Double-click on the “Vignette” search result (blue arrow in the image above) and GIMP will automatically open the Vignette Filter dialogue.
The vignette will be added to whatever our active layer is, which in this case is the “Vignettte” layer we created earlier (blue arrow in the image above). I can make any adjustments to the vignette that I want/need to and click OK (red arrow). We now have a vignette on our composition.
So far I’ve demonstrated that you can open a composition or add a filter using this Search Actions feature. I can also access any tool from the Toolbox (though of course the toolbox and all its tools are pretty easy to access on the left-hand side of the image window), or I can access any action from any menu in GIMP.
For example, if I want to scale the entire composition, I can open up the Search Actions dialogue (forward slash key on the keyboard) and type “Scale.” You’ll see here we have a few options – the first option is the Scale Tool from the GIMP Toolbox (red arrow – this is better used for scaling individual layers, selections, or paths), as well as Scale Image, Scale Layer, and a few GEGL filters that have the word “scale” in their descriptions. I’ll double-click the “Scale Image” option (blue arrow) as that’s what we’re looking for.
This will bring up the “Scale Image” dialogue for scaling my entire composition. I’ll scale my image down by typing “800” for my width (red arrow), and will hit the tab key to have the height automatically update (my aspect ratio is locked using the little chain link icon – blue arrow). I’ll click “Scale” to scale the composition (green arrow).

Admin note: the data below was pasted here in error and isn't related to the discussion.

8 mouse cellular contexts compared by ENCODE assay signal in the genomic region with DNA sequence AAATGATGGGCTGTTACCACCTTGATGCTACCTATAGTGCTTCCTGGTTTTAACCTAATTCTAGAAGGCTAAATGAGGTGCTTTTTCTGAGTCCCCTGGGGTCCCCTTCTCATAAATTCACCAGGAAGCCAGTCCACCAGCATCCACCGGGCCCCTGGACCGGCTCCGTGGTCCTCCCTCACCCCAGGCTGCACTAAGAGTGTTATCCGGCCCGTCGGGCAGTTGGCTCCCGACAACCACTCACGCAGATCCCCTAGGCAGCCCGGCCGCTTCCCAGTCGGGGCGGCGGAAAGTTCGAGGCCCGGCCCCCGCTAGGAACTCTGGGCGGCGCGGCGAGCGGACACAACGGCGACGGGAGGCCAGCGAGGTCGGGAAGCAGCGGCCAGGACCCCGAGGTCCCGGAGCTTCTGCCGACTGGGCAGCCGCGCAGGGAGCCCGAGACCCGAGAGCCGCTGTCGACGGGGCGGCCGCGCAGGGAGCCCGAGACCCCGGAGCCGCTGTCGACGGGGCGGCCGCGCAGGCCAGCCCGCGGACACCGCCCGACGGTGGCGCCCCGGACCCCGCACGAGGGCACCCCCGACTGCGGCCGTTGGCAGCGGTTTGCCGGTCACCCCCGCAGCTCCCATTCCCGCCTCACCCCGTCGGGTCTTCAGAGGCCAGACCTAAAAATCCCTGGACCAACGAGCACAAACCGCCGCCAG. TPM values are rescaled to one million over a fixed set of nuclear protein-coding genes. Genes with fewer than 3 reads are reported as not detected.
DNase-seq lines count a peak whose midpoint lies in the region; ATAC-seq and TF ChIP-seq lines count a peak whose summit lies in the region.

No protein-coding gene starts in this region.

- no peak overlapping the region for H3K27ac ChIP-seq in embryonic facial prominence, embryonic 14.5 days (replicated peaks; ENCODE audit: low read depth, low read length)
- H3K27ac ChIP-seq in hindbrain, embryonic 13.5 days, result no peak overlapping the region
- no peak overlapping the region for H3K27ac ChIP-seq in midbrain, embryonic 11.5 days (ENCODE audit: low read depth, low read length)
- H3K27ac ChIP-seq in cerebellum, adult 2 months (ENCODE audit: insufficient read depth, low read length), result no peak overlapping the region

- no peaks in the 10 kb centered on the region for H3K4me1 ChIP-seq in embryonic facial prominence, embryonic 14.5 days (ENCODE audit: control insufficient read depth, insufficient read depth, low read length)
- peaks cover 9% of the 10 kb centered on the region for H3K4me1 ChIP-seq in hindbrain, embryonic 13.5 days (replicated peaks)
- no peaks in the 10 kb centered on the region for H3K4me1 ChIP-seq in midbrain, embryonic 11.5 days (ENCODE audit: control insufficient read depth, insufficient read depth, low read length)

So, I think you get the gist of how this feature works, but I do want to demonstrate one last example. I’ll bring up the Search Actions dialogue one last time (forward slash key on the keyboard).
Now, let’s say I want to find an image or layer from any open composition in GIMP. Remember that we opened the Wilber logo earlier in the tutorial. So, hypothetically lets say I now want to access that image, but I have a bunch of tabs open and can’t find it. All I need to do is type the name of the file I’m looking for, or just a word I know is in the name or description of the file. In this case, I can start to type “Wilb” (I named it “Wilbur” when I originally created the image – which is a typo – Wilber is spelled with an “e”).
You’ll see now there are actually two results shown – the first is the Wilber logo file on my computer (red arrow in the image above – you can see the file’s address on my computer in the description of the search result), which GIMP knows I opened recently and so can retrieve from my Document History, and the second is the Wilber file that is currently opened inside of GIMP (blue arrow). I’ll double-click the second option which will take me to the tab that contains my Wilber logo image (shown below).
So, next time you can’t remember where a certain filter is located in the GIMP menus, or you have tons of images open and you need to jump to one of them, use the handy Search Actions feature found in all GIMP 2.10 versions!
That’s it for this tutorial. If you liked it, you can check out any of my other GIMP Help Articles, GIMP Video Tutorials, or GIMP Premium Classes.